In summary, rice cakes are a score for vegans since there are so many recipe options available. Considering the taste of packaged rice cakes from shops, the basic rice cake recipe is kind of mild and flavourless. I prefer homemade rice cakes since I can give them any flavour I want. It also allows me to add my favourite ingredients, unlike the traditional recipe that only has simple ones. You can never run out of vegan spice ideas as they are so many.

Are Rice Cakes Nutritious?

Rice cakes are traditionally made with just rice and salt, which offers quite a low nutritional content. These rice cakes are generally low in calories, which they provide from carbs. They are also low in fibre and proteins. Using the glycemic index (GI), this is a measure of how quickly food increases the human blood sugar levels, rice cakes score more than 70. This is very high; therefore, eating rice cakes by themselves can spike your insulin and blood sugar.

Although rice cakes are high in carbs, there are very little proteins and fibre to slow down the effects of these carbs on your sugar level. Little amounts of fibre often results in craving more food after eating rice cakes. For this reason, they can contribute to weight gain even though they have a few calories.

Brown rice, however, is a whole-grain cereal which is rich in fibre that makes you feel full. It has not been stripped off its husk, bran, and germ, which is contrary to white rice. Generally, the nutritional value of rice cake will depend on what you choose as an accompaniment. It might be healthy in the sense that it is fat-free and gluten-free, but it is not nutritious, just puffy but empty.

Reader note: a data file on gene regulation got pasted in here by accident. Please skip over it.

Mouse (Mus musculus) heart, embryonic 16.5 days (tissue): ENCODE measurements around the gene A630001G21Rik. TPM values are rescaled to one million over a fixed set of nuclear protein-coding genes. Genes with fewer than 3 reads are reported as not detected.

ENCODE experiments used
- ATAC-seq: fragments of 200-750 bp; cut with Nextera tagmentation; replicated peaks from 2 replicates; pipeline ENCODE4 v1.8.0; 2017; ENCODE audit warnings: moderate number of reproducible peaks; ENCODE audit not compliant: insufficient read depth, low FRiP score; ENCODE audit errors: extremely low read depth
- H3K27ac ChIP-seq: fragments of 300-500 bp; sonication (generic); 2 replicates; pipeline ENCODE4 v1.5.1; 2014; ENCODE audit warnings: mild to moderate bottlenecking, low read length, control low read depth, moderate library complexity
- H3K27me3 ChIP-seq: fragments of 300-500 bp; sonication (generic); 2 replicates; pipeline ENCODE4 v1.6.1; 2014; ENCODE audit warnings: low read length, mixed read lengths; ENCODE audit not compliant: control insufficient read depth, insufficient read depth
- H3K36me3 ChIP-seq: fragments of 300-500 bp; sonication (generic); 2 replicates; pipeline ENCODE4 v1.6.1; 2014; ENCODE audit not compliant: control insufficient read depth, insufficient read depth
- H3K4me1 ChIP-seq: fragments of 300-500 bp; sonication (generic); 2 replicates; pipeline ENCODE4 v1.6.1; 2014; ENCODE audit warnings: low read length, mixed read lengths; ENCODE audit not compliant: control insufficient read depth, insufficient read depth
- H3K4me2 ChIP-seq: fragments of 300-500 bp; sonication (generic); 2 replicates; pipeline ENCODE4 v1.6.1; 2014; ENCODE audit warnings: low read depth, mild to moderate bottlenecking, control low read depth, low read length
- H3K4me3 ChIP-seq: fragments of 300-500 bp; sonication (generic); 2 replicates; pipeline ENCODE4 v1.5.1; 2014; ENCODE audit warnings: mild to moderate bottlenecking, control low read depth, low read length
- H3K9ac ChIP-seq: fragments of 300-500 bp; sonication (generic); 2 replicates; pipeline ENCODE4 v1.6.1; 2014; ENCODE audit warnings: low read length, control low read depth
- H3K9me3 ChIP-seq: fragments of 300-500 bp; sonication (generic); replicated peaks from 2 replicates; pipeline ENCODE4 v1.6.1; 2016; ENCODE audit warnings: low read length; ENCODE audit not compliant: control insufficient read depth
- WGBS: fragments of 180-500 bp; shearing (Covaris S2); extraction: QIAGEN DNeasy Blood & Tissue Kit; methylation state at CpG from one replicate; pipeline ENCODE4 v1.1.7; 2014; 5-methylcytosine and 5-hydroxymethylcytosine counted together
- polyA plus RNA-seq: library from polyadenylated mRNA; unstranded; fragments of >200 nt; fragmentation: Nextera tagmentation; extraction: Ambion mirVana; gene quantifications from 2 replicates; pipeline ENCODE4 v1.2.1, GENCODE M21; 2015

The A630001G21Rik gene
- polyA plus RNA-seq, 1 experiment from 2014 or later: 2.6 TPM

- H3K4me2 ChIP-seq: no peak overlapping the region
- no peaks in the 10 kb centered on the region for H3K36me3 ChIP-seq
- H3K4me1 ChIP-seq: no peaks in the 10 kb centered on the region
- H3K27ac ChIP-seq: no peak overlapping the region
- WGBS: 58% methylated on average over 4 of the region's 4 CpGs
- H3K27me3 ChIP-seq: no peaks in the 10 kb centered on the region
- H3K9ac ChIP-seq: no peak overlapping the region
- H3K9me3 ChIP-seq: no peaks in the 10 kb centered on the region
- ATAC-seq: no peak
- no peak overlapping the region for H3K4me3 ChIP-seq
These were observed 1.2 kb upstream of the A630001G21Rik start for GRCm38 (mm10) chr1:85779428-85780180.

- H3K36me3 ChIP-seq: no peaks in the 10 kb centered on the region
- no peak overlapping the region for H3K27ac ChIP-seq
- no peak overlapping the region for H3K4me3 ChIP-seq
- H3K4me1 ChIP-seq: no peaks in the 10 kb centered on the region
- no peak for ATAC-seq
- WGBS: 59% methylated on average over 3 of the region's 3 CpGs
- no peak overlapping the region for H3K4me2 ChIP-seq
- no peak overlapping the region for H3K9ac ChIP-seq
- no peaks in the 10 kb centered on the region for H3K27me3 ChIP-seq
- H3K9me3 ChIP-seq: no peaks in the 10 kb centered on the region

How Can You Tell Vegan Rice Cakes from Non-Vegan Ones?

Some products will have a vegan label on them, which is usually green in colour, while most won’t. But don’t assume a product is vegan just because it claims to be. Companies might be using that status to draw vegan customers and manage to sneak in these products, especially into local unauthorized shops.

It’s very important to read the ingredients list carefully to make sure everything contained in your rice cakes is actually vegan. If a certain ingredient is unfamiliar, ask around or contact the manufactures for more clarification. Better yet, stick to what you know.